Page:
The housing bubble, with its tax-generating wealth, was already bursting in 2007. Yet as recently as 2009, Montgomery County, Maryland, decided to make "phantom" cost-of-living increases to the pensions of government workers, linking contributions to salary increases that did not occur. This sweetheart deal, which added more than $7 million to the county's annual budget (according to The Washington Post), tasted rather bitter at a time when the county's revenue was falling short of projections by more than $24 million. Yet after one Montgomery County Council member proposed eliminating this sop to the public-sector unions, four of his colleagues joined a rally on the rooftop of the council's parking garage, leading a crowd of 400 government employees in chants of "We've had enough!" and "No justice, no peace."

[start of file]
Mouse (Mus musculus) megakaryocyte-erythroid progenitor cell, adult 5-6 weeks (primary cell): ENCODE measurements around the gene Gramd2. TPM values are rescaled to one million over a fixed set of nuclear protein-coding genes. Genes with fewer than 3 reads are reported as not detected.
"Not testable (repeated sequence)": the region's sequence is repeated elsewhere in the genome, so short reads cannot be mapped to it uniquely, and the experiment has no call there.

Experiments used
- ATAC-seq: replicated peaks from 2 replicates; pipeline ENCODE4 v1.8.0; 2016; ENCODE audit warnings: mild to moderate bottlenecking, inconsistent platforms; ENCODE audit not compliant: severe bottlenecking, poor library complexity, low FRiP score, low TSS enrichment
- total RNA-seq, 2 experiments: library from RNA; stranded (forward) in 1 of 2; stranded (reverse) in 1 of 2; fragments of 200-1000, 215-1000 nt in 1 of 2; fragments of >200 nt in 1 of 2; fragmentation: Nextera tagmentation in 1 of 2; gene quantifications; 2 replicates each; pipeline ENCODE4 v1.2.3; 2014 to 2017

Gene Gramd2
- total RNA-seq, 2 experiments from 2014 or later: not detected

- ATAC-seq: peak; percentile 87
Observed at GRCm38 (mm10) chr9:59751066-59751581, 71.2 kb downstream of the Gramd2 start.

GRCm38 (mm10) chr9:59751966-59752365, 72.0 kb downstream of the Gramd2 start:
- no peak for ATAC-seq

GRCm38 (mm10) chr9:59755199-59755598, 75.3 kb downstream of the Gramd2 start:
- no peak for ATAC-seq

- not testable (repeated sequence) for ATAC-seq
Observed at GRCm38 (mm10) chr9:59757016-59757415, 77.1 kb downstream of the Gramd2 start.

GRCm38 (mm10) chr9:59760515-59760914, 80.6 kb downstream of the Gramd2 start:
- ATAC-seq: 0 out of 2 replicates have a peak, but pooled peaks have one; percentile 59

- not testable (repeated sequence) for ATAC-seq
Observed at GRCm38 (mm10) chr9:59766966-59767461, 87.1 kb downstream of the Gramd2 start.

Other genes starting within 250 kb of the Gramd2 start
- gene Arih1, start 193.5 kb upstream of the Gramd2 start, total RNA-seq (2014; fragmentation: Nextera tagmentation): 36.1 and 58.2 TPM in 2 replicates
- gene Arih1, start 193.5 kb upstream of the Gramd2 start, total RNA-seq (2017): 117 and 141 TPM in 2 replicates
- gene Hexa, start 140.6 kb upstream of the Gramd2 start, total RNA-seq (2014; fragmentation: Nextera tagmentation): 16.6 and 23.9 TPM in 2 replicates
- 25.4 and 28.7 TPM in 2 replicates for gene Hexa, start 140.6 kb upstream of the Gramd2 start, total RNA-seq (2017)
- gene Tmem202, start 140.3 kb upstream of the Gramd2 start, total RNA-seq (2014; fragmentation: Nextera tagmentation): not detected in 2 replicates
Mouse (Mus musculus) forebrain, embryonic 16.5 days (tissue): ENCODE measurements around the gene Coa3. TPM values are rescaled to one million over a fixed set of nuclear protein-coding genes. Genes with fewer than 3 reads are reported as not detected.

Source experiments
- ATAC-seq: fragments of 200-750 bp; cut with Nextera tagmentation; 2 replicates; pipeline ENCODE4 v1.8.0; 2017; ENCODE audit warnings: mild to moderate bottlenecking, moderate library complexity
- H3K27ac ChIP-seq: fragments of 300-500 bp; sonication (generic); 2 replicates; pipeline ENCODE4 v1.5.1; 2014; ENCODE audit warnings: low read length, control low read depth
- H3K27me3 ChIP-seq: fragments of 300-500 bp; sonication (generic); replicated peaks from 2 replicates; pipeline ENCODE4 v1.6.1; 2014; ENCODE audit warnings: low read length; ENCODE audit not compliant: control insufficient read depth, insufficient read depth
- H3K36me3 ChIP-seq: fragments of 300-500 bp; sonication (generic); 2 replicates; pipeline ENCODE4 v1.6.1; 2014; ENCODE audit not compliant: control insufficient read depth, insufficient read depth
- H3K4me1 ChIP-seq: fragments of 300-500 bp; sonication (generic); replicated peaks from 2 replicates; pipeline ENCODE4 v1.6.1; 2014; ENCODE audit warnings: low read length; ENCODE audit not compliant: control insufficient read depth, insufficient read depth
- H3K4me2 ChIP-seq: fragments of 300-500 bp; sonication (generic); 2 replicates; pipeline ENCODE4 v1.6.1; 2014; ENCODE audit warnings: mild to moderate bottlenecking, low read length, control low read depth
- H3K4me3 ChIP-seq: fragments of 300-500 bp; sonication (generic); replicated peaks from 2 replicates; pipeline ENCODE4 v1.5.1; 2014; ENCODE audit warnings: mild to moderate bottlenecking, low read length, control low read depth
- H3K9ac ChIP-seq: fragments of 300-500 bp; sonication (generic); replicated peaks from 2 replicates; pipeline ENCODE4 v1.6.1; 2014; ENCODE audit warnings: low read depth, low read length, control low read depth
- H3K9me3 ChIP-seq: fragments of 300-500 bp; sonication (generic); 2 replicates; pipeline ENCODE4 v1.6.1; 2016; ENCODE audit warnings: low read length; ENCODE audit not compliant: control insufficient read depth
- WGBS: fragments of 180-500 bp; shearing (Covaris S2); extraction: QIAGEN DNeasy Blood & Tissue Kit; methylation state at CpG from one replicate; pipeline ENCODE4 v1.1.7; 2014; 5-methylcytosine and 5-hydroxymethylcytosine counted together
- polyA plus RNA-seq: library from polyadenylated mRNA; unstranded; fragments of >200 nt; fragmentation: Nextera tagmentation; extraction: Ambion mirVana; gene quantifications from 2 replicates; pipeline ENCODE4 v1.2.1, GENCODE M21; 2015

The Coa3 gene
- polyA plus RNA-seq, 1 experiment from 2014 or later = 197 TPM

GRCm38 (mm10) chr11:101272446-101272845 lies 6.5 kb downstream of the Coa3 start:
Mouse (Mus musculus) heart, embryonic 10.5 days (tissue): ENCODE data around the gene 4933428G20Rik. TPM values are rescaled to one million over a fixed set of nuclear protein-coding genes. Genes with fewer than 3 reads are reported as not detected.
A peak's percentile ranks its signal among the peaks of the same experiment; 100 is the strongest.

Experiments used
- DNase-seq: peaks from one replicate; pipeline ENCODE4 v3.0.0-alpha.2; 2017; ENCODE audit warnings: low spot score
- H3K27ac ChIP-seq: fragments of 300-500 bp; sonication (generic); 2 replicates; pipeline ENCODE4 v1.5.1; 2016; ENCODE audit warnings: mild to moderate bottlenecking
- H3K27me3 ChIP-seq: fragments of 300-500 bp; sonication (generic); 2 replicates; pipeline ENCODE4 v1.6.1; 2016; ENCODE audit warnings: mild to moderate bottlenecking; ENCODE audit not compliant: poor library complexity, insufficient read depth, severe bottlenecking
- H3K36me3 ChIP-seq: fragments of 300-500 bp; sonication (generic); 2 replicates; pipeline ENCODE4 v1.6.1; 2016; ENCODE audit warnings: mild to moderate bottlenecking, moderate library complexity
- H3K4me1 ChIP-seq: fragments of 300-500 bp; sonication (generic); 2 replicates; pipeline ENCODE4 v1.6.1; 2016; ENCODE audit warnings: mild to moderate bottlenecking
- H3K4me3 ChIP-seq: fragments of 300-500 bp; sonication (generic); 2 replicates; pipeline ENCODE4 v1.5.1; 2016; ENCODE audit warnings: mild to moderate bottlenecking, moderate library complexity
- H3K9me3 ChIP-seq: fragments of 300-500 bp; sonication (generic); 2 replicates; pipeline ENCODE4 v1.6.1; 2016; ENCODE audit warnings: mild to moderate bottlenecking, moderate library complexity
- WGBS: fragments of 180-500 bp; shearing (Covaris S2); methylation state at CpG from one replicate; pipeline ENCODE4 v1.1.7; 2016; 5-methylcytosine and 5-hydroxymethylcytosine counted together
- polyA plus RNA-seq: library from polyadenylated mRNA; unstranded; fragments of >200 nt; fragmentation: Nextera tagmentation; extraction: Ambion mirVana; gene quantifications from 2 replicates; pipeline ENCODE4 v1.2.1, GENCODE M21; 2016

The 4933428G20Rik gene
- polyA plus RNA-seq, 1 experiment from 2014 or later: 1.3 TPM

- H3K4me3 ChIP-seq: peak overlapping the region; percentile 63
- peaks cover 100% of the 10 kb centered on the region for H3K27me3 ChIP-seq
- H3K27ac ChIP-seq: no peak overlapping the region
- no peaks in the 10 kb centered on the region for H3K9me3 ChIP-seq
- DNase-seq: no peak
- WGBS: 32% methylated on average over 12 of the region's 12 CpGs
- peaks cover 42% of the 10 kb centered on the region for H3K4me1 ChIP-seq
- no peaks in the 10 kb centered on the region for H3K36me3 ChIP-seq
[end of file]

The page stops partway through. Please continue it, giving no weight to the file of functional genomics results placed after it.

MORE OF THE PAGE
I boggled at the audacity of re-using the "No justice, no peace" chant in a context like this. Normally, when the left uses this chant at a rally, it's in support of a group that isn't getting fair treatment on housing or employment rights. The unstated thinking behind the chant is that societies that don't protect people's rights will find that the underprivileged are more restive. But in the mouths of public safety workers threatening to strike because outrageous privileges might be taken away, it sounds more like a threat, which I would paraphrase as "If we don't get what we want, we'll make your life hell!"
A little digging assured me that Montgomery County did rescind the pension increases eventually. Some the county council members are running on their record for having imposed fiscal austerity measures, even though they were in place for the initial largesse as well.